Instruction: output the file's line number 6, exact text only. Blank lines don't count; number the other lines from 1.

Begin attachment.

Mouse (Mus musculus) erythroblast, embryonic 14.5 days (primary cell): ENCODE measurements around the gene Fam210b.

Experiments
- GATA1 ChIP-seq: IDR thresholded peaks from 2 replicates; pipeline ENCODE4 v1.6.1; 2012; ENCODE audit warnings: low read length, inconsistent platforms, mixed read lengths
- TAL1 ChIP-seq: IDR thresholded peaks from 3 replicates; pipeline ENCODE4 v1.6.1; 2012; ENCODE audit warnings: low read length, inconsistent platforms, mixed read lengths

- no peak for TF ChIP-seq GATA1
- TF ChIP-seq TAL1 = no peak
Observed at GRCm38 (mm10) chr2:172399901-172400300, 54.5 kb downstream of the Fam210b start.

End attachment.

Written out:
- TF ChIP-seq TAL1 = no peak